Roger Answers Your Questions, Demeur

Demeur asks:

Okay I’ll bite. I’m not exactly sure what type of librarian you are (ie school, public or corporate)

Well, let’s deal with that first. I work in what one would call a special library. The New York State Small Business development Center helps people who want to start or expand their business. It is a free service, and there are like programs in every state of the union, plus, DC, Puerto Rico, the Virgin Islands and Guam. The NYS SBDC has five librarians that form the Research Network, which find research that SBDC clients ask of their advisors.

but my question. Have you noticed any major changes in the library system in the last eight years?
For us, actually, the biggest issue has been electronic delivery of information. This means copyright issues. We struggle almost weekly with this. You know when you go to the library and copy a page, or indeed, the whole book, the library will have a notice about the rules of copyright, but it is largely the responsibility of the patron. Not so with digital data, particularly since we digitized it by making a PDF. We have to be cognizant of balancing educational use with frequency and spontaneity, plus the possible harm to the copyright holder.

I know the government has been trying to put controls like net filters and accessing computer caches to follow users surfing habits, but have there been any actual laws that you must follow?

Well, no, but I’m not in a public library. Now, I am involved in a public library as Vice-President of the Friends of the Albany Public Library. By and large, APL is not using net filters, to the best of my knowledge. This means that the librarian, who can generally see the computers, at least in the main branch, might theoretically make a determination that something is inappropriate in a public setting, if someone complained; I’ve never seen or heard of it happening. Since APL endorses the principles adopted by the American Library Association in the Library Bill of Rights and the Freedom to Read Statement, it seems that the library goes out of its way not to be the thought police.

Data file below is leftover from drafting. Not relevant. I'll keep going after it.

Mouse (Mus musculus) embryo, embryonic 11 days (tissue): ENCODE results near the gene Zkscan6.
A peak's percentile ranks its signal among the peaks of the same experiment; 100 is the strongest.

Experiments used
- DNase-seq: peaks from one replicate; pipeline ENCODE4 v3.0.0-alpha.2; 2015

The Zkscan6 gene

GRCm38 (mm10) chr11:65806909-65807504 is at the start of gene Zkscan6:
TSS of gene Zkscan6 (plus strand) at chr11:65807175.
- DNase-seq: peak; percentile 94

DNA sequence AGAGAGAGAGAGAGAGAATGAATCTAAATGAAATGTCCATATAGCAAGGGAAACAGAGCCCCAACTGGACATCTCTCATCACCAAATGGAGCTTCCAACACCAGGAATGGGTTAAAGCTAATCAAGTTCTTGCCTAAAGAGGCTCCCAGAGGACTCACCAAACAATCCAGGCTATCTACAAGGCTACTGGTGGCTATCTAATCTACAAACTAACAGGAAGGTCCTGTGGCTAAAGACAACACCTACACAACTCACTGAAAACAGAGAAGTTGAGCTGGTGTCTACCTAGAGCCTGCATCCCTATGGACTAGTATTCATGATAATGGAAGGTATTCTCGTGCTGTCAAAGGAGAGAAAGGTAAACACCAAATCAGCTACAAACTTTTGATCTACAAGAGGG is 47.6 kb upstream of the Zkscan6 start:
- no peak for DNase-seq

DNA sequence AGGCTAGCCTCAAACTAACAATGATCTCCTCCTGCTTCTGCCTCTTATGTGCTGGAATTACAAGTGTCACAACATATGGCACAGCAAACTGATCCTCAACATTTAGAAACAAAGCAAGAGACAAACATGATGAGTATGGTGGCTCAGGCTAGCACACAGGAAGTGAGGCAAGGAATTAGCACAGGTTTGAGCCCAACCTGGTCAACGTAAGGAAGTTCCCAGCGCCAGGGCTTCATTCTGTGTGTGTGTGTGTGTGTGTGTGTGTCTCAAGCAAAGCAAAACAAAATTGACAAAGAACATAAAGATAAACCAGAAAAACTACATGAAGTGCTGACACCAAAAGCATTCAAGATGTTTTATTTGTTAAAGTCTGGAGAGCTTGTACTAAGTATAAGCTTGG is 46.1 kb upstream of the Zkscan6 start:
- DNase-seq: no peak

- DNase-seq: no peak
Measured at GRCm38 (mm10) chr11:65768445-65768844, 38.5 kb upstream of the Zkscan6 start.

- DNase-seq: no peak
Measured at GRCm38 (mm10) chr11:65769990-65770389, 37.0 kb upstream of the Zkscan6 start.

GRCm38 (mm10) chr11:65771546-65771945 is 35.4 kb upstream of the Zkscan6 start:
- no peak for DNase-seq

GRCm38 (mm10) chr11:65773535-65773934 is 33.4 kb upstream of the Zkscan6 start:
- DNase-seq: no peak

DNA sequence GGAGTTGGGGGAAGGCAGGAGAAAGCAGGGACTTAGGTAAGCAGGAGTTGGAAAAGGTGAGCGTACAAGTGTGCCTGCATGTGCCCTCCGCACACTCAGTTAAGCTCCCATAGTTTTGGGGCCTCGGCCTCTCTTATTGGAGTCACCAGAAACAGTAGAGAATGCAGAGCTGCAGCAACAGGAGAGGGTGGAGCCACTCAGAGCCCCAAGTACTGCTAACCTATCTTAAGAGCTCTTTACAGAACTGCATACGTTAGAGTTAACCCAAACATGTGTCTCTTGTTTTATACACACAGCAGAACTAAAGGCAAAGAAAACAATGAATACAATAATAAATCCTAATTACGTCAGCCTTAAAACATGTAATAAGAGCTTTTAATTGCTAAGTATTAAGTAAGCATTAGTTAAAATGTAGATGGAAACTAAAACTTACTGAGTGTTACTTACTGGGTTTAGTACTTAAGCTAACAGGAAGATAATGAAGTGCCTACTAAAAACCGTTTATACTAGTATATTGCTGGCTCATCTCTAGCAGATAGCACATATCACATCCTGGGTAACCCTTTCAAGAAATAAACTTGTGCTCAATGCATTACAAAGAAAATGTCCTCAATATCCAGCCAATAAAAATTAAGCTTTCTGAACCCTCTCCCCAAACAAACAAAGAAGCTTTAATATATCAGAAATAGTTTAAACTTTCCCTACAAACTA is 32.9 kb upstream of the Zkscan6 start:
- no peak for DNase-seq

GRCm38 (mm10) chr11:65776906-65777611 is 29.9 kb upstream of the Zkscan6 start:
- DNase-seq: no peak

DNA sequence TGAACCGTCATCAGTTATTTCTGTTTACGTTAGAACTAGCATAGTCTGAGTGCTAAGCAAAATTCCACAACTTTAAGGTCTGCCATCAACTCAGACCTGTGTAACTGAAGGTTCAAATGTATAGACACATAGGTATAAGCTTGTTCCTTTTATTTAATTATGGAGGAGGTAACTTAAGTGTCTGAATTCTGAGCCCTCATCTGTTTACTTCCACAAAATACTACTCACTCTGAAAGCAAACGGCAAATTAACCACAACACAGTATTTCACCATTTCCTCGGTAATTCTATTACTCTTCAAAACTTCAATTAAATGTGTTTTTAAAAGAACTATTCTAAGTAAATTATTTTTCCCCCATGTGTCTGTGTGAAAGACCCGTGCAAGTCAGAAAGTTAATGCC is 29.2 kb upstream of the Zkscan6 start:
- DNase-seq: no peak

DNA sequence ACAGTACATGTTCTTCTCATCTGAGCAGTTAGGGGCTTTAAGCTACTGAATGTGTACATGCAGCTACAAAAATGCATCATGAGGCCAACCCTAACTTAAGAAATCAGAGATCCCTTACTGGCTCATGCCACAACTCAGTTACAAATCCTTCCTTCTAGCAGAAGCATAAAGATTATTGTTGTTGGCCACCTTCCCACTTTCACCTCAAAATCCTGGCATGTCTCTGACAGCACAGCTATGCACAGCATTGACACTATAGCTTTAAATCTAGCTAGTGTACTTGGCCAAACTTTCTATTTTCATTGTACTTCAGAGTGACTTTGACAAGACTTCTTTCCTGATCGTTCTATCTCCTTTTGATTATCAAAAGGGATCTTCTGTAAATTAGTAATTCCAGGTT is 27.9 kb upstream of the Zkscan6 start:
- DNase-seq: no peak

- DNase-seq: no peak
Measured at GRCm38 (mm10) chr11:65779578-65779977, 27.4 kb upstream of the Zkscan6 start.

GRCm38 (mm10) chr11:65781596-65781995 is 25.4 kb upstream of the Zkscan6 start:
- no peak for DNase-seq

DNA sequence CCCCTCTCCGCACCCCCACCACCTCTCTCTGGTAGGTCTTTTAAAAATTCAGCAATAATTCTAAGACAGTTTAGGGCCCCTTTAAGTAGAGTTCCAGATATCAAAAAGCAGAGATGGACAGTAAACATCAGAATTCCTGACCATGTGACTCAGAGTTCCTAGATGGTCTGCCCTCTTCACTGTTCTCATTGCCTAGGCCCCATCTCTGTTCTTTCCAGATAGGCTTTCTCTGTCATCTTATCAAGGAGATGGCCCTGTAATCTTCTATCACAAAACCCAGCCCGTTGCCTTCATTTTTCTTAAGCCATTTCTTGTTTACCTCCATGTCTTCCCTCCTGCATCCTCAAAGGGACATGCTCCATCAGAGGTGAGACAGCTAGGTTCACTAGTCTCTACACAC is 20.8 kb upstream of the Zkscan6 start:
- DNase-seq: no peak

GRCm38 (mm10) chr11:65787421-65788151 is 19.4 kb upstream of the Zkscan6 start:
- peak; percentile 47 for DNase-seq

What is your attitude about this?
About filtering software, which I think you’re alluding to, the literature I’ve read suggests it generally doesn’t work. It tends to block the word “breast” and miss the articles on breast cancer or “sex” and block out things about gender. Spam blockers I favor, but not subject blockers. Part of the reason that the governor of Alaska worries not only me but other librarians

But the most virulent thing that’s come down in the past eight years is the so-called USA PATRIOT Act, which, among other things, is supposed to allow the government to find out what library patrons have been treading. Libraries have subverted that by deliberately not knowing what their individual patrons are checking out once they’ve returned them. Here are other ways to protect against the ‘knock on the door’.

Interestingly, I can tell you that I’ve never been involved in a PATRIOT Act situation, but if I had, I supposedly could not; there are ways to subvert that too, and I’m in favor.

I don’t know that most librarians are liberals, though I suspect they are. I DO know that most librarians have a libertarian streak in them, thinking that the government, in most cases, ought to butt out.

Stop USA PATRIOT Act Renewal

What’s the point of having a blog if you can’t agitate occasionally?

The e-mail I got today read: “I know you have been sent several action alerts on this topic, but this one is probably the most important to which to respond. This is the beginning of the end for reform of the USA PATRIOT Act and it is vital that you let Congress hear your voice. Please act on this alert as soon as you can. Thanks.”

I happen to think that the so-called USA PATRIOT Act is pretty vile, and one of my Senators is on the Senate Judiciary Committee, so I’ll need to contact him tomorrow.

So if you’re interested in the topic, go here.

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